The facelift of the Mercedes-Benz W212 series two years ago was a rather minor step forward. All the more impressive is the big step that the new Mercedes-Benz E-Class takes in the interior. Before the new sedan (W213) celebrates its premiere at the NAIAS 2016 in Detroit, the Stuttgart-based company invited to the new interior. A quantum leap that brings the E-Class dangerously close to the S-Class.
The outside view must continue to be kept silent. Anyone interested in the design of the new E-Class simply has to venture a city trip to Stuttgart and will come across at least one camouflaged prototype. The new interior brings the upper middle class from Mercedes, which is often referred to as the upper class, on par with the current S-Class. But in certain details, the new model even skips the luxurious oversize and puzzles chauffeurs in the S-Class in particular. Anyone who wants to be chauffeured still drives better with the S-Class. In the back there is far more space, more comfort and also more luxury.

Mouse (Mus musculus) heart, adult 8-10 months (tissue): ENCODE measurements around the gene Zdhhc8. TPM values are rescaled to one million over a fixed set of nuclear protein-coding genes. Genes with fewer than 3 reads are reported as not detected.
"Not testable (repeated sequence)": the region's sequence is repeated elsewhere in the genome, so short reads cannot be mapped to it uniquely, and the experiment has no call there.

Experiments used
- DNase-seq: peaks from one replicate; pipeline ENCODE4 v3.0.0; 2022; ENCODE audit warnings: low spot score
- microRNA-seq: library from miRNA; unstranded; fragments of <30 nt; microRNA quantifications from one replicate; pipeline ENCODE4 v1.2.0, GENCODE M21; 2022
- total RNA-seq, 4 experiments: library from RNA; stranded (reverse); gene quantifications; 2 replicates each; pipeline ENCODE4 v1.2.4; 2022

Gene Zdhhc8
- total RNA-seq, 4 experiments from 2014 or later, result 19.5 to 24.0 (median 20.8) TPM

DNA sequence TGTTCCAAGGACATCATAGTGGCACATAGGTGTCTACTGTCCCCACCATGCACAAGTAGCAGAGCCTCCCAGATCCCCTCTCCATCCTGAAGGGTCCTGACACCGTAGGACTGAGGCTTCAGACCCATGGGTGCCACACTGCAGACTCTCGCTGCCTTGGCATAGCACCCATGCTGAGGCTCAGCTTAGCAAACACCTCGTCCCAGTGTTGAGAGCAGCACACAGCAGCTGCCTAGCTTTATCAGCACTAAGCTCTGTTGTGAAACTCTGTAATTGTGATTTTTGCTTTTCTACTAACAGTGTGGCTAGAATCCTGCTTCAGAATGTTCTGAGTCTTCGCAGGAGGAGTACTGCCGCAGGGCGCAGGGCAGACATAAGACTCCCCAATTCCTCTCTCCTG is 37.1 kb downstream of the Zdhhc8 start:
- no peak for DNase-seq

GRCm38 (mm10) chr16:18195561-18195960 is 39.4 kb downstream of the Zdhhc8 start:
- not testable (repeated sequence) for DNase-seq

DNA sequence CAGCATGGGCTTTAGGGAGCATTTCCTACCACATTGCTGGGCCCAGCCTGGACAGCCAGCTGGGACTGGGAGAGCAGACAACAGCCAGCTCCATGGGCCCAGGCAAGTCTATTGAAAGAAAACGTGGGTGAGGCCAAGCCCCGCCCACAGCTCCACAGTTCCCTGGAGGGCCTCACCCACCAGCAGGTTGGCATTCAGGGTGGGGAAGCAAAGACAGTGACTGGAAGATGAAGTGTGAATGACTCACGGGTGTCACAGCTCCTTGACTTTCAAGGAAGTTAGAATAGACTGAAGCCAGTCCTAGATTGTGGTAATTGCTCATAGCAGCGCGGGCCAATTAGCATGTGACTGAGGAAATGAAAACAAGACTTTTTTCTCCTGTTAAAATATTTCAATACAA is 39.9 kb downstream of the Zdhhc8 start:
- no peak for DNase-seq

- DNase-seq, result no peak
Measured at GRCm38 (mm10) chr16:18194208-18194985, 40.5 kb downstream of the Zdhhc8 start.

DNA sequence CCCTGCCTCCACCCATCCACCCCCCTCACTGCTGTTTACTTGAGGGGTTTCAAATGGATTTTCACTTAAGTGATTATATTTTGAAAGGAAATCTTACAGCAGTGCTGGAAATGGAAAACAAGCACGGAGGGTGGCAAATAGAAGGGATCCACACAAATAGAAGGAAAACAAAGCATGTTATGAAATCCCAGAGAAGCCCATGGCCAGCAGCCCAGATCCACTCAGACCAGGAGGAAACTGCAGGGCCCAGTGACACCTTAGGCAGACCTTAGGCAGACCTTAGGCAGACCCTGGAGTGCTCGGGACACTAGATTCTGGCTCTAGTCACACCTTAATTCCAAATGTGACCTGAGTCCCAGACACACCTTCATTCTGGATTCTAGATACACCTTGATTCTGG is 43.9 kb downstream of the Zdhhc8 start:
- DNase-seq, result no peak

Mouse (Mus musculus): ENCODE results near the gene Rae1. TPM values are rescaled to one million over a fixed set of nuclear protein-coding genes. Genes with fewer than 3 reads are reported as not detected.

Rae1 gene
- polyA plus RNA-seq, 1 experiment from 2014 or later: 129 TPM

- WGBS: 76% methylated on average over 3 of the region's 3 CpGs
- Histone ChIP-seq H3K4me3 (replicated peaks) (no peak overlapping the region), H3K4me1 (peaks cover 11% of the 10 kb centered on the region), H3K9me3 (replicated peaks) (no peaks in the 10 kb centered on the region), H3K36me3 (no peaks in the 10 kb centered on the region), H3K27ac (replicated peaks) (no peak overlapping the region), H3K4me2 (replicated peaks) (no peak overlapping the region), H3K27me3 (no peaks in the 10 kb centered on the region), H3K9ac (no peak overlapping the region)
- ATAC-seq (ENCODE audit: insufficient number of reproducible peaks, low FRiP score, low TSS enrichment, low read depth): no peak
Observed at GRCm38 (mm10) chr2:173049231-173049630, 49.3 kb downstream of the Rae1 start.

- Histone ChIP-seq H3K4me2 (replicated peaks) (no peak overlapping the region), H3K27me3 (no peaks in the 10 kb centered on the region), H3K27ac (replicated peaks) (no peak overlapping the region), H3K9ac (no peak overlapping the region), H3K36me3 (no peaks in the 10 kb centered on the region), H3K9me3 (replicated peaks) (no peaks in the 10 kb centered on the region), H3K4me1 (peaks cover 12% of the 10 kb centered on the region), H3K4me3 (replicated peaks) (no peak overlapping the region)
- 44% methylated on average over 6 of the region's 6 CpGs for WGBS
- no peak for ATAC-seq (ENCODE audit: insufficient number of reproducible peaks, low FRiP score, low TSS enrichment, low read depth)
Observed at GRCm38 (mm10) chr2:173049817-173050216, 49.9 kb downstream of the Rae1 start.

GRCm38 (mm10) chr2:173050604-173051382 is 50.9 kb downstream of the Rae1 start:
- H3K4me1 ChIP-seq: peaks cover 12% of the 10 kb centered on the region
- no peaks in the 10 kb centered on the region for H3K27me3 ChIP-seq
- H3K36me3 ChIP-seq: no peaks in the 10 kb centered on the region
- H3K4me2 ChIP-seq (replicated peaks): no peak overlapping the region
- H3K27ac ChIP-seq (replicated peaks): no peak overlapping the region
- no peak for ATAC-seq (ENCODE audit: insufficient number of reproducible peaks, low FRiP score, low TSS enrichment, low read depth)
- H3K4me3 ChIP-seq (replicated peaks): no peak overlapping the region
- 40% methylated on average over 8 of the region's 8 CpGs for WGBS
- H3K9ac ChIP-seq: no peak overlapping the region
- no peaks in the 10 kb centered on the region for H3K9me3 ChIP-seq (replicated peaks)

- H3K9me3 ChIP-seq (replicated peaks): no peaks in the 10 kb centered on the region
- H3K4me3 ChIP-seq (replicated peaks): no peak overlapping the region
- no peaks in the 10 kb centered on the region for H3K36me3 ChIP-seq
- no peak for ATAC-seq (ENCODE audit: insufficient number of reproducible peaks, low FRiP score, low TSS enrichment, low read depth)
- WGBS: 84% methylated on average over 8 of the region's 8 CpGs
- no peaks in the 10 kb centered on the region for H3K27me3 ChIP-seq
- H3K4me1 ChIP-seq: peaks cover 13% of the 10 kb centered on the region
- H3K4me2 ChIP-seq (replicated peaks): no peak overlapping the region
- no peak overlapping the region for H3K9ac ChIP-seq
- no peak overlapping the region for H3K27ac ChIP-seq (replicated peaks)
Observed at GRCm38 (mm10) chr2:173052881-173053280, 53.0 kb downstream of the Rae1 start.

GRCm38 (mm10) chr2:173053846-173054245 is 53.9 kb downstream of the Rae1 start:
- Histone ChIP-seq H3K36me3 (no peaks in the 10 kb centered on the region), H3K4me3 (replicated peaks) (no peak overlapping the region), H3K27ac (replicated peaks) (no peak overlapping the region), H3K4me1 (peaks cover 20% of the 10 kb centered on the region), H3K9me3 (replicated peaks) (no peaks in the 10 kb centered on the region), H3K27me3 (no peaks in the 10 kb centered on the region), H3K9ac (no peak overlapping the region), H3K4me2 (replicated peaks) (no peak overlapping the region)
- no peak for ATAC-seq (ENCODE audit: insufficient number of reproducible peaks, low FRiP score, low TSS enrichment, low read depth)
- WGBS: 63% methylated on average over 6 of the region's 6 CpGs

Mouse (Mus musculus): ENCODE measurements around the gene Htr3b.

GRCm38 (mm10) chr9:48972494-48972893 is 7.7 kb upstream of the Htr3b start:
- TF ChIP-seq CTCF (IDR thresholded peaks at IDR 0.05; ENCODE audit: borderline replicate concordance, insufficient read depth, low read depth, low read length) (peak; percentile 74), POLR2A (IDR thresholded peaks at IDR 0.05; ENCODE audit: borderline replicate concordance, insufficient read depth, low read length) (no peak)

But if you see yourself as a driver, you will be more pleased with the new model. A completely new interior awaits us here that is based on the S-Class and overtakes it with a new swing, design and class. When the door is closed, the driver is ensnared by the “wrap-around” of the dashboard. Depending on your preference, the interior can be set up like a pinstripe suit or an elegant feel-good living room with a touch of tropical wood. Four large air outlets are enthroned in the middle above things. The relationship to the C-Class may be recognizable underneath, but the center console swings flatter towards the rear.